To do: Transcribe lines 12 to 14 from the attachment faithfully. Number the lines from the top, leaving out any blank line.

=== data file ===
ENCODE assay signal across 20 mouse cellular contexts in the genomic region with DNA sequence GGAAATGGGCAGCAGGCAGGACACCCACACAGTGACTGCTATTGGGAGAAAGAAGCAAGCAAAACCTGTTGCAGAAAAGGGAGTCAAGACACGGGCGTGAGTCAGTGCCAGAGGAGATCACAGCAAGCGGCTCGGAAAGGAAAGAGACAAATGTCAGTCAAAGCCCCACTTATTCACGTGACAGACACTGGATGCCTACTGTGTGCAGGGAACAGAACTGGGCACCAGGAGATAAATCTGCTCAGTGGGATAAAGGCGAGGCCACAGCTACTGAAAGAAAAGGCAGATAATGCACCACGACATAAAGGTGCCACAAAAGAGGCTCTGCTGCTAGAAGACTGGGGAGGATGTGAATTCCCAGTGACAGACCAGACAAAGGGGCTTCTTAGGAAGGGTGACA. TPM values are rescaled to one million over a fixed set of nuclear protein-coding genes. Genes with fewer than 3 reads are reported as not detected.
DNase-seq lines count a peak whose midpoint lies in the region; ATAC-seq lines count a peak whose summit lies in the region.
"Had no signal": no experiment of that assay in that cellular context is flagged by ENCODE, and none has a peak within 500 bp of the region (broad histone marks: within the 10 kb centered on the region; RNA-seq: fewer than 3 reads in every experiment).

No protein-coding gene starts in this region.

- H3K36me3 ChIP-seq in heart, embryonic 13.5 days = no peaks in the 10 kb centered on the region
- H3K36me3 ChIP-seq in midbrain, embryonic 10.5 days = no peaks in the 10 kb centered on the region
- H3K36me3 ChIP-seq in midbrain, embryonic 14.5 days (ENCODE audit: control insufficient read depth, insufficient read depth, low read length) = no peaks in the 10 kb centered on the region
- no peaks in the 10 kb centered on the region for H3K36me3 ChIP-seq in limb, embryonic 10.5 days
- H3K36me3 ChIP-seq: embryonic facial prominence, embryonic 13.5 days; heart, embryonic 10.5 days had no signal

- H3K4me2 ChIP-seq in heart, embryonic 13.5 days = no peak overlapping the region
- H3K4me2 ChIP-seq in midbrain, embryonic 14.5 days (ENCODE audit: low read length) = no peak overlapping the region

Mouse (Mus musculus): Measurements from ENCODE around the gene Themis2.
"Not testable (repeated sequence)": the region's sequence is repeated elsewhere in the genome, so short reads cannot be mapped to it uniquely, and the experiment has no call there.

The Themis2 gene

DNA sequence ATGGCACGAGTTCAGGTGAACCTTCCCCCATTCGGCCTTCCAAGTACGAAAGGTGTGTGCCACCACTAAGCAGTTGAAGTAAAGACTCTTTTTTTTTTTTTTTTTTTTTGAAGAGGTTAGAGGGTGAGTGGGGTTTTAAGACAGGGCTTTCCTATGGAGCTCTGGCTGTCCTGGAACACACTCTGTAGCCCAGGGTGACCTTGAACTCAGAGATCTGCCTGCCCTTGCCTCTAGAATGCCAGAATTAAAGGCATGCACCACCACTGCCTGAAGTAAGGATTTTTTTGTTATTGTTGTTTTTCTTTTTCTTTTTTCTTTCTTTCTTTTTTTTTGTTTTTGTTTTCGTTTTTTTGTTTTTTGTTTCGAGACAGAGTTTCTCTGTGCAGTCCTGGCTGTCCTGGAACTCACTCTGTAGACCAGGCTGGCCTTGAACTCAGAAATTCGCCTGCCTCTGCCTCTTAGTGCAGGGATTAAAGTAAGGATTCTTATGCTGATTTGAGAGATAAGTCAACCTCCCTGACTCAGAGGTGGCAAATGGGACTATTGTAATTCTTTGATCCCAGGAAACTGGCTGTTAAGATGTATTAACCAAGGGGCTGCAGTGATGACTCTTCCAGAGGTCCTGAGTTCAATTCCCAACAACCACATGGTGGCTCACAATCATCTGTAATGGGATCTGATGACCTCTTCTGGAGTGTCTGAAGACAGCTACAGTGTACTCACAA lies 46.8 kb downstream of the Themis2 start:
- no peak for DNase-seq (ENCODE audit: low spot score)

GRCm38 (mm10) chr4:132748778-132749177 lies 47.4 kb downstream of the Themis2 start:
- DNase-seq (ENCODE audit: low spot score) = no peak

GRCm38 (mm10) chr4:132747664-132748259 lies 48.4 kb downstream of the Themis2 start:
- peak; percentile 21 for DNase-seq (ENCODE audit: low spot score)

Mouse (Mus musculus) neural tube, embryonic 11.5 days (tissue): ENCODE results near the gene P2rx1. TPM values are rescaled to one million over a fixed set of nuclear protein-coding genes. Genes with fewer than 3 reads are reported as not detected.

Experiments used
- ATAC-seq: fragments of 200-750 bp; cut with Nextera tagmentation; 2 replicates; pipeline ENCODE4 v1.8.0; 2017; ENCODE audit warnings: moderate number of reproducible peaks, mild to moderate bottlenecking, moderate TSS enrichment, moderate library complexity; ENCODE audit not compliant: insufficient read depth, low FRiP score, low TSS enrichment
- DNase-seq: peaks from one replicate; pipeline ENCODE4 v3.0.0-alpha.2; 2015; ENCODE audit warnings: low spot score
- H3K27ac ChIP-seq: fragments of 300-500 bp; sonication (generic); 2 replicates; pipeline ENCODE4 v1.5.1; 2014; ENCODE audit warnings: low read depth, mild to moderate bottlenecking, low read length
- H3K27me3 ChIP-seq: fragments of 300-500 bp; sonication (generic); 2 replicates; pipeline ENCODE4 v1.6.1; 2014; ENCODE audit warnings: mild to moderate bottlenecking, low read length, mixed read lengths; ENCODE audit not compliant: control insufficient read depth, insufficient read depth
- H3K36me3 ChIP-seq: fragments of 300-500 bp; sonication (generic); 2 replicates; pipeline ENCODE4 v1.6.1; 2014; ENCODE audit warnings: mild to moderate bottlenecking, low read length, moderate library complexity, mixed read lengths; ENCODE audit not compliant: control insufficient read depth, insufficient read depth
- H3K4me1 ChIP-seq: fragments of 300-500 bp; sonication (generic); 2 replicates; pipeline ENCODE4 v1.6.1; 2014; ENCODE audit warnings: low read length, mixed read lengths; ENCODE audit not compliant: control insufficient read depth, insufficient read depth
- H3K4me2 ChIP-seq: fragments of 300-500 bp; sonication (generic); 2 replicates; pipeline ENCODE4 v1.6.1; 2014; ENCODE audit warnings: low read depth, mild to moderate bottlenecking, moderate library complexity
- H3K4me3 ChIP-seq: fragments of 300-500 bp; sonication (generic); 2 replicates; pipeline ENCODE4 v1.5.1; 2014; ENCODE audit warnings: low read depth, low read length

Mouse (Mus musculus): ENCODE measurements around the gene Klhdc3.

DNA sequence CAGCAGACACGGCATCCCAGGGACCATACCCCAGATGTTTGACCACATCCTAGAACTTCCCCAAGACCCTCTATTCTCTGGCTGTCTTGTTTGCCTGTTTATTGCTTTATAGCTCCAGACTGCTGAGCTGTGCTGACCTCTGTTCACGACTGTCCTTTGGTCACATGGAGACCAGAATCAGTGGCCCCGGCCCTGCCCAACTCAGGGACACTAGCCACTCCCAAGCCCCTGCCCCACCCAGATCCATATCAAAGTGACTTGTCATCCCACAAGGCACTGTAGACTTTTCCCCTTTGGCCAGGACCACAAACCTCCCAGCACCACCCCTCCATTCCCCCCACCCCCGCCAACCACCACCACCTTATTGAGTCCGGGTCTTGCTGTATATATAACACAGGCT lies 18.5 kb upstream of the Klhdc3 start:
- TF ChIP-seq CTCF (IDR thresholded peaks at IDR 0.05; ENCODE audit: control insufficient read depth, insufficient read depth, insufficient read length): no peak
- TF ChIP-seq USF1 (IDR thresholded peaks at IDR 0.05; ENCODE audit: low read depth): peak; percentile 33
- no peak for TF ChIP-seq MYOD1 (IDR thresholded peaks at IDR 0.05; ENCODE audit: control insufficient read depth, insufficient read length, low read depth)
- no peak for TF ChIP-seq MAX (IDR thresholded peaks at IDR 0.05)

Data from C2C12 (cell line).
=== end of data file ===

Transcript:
Mouse (Mus musculus): Measurements from ENCODE around the gene Themis2.
"Not testable (repeated sequence)": the region's sequence is repeated elsewhere in the genome, so short reads cannot be mapped to it uniquely, and the experiment has no call there.

The Themis2 gene